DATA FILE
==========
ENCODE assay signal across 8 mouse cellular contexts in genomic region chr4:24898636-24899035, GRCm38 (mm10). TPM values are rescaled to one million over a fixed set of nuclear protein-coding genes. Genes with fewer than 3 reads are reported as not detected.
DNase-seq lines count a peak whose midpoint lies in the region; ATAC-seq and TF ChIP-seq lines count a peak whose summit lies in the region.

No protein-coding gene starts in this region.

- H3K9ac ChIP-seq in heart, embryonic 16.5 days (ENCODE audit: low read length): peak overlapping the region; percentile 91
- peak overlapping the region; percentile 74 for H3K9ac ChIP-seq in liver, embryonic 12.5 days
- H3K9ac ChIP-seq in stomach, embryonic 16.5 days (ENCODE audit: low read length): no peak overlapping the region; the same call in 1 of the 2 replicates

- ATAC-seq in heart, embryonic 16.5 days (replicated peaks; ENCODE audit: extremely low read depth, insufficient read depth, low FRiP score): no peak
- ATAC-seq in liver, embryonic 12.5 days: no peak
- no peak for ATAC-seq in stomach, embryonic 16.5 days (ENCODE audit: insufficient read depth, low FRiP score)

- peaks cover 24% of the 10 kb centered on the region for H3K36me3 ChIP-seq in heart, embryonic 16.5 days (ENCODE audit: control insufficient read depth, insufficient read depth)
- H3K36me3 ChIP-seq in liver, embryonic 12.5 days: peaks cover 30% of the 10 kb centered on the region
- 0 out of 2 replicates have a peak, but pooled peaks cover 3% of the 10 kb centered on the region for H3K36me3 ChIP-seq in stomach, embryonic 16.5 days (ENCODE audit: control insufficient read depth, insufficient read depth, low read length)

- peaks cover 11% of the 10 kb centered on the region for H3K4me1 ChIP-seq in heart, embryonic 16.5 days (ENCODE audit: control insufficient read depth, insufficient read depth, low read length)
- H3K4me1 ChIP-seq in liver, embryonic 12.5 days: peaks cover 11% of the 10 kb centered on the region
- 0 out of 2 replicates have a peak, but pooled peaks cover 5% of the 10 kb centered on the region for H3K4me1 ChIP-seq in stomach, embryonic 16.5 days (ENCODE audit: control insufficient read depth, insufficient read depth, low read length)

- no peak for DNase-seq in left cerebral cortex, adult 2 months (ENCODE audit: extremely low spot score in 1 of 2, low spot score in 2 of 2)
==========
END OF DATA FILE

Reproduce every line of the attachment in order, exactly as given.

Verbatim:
ENCODE assay signal across 8 mouse cellular contexts in genomic region chr4:24898636-24899035, GRCm38 (mm10). TPM values are rescaled to one million over a fixed set of nuclear protein-coding genes. Genes with fewer than 3 reads are reported as not detected.
DNase-seq lines count a peak whose midpoint lies in the region; ATAC-seq and TF ChIP-seq lines count a peak whose summit lies in the region.

No protein-coding gene starts in this region.

- H3K9ac ChIP-seq in heart, embryonic 16.5 days (ENCODE audit: low read length): peak overlapping the region; percentile 91
- peak overlapping the region; percentile 74 for H3K9ac ChIP-seq in liver, embryonic 12.5 days
- H3K9ac ChIP-seq in stomach, embryonic 16.5 days (ENCODE audit: low read length): no peak overlapping the region; the same call in 1 of the 2 replicates

- ATAC-seq in heart, embryonic 16.5 days (replicated peaks; ENCODE audit: extremely low read depth, insufficient read depth, low FRiP score): no peak
- ATAC-seq in liver, embryonic 12.5 days: no peak
- no peak for ATAC-seq in stomach, embryonic 16.5 days (ENCODE audit: insufficient read depth, low FRiP score)

- peaks cover 24% of the 10 kb centered on the region for H3K36me3 ChIP-seq in heart, embryonic 16.5 days (ENCODE audit: control insufficient read depth, insufficient read depth)
- H3K36me3 ChIP-seq in liver, embryonic 12.5 days: peaks cover 30% of the 10 kb centered on the region
- 0 out of 2 replicates have a peak, but pooled peaks cover 3% of the 10 kb centered on the region for H3K36me3 ChIP-seq in stomach, embryonic 16.5 days (ENCODE audit: control insufficient read depth, insufficient read depth, low read length)

- peaks cover 11% of the 10 kb centered on the region for H3K4me1 ChIP-seq in heart, embryonic 16.5 days (ENCODE audit: control insufficient read depth, insufficient read depth, low read length)
- H3K4me1 ChIP-seq in liver, embryonic 12.5 days: peaks cover 11% of the 10 kb centered on the region
- 0 out of 2 replicates have a peak, but pooled peaks cover 5% of the 10 kb centered on the region for H3K4me1 ChIP-seq in stomach, embryonic 16.5 days (ENCODE audit: control insufficient read depth, insufficient read depth, low read length)

- no peak for DNase-seq in left cerebral cortex, adult 2 months (ENCODE audit: extremely low spot score in 1 of 2, low spot score in 2 of 2)